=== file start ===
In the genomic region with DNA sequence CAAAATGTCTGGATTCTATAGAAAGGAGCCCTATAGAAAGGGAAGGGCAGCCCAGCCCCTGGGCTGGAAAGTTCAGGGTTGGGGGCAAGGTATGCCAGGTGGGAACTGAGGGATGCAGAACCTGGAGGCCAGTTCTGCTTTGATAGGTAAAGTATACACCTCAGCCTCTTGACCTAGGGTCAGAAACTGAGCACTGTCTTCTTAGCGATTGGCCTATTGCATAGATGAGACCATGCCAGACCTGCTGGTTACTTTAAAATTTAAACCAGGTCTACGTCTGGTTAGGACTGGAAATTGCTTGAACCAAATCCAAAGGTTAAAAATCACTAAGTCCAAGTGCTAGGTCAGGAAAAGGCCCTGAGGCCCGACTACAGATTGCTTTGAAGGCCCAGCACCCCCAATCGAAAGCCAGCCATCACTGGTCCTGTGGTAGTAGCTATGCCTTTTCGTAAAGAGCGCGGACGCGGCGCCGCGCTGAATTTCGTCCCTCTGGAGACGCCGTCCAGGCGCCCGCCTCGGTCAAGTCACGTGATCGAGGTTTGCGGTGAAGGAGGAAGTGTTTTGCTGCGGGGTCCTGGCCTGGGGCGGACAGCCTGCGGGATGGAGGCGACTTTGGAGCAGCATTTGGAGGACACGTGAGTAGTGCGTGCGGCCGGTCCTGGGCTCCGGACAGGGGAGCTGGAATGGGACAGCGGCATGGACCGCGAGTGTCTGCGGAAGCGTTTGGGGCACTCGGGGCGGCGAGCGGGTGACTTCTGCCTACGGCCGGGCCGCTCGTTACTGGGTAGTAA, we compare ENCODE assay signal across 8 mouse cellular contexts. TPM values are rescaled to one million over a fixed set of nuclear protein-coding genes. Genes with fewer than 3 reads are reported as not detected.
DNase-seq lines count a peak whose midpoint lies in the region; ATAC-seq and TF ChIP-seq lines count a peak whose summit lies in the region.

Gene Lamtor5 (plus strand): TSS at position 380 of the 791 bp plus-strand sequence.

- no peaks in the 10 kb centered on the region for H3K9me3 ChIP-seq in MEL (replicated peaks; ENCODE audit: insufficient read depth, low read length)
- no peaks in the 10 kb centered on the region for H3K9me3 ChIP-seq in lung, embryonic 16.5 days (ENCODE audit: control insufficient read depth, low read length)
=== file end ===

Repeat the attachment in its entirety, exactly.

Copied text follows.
In the genomic region with DNA sequence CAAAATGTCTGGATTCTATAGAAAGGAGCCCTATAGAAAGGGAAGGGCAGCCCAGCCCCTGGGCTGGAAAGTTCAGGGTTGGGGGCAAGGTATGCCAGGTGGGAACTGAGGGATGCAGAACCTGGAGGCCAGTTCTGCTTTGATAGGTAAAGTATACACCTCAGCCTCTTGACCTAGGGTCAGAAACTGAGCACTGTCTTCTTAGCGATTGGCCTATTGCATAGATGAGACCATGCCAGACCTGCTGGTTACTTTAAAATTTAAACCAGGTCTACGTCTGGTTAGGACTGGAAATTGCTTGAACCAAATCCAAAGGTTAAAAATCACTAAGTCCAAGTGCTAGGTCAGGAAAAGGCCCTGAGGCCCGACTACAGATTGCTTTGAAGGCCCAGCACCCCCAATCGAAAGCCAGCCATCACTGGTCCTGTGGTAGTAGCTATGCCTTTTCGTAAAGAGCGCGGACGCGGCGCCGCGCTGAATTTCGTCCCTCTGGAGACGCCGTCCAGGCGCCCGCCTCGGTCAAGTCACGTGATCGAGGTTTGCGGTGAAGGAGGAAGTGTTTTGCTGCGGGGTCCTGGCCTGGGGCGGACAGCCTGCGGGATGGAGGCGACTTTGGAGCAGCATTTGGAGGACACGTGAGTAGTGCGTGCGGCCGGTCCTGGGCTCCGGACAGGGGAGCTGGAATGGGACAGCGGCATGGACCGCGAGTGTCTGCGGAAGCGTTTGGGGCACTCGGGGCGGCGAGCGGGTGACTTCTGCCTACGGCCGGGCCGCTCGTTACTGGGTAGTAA, we compare ENCODE assay signal across 8 mouse cellular contexts. TPM values are rescaled to one million over a fixed set of nuclear protein-coding genes. Genes with fewer than 3 reads are reported as not detected.
DNase-seq lines count a peak whose midpoint lies in the region; ATAC-seq and TF ChIP-seq lines count a peak whose summit lies in the region.

Gene Lamtor5 (plus strand): TSS at position 380 of the 791 bp plus-strand sequence.

- no peaks in the 10 kb centered on the region for H3K9me3 ChIP-seq in MEL (replicated peaks; ENCODE audit: insufficient read depth, low read length)
- no peaks in the 10 kb centered on the region for H3K9me3 ChIP-seq in lung, embryonic 16.5 days (ENCODE audit: control insufficient read depth, low read length)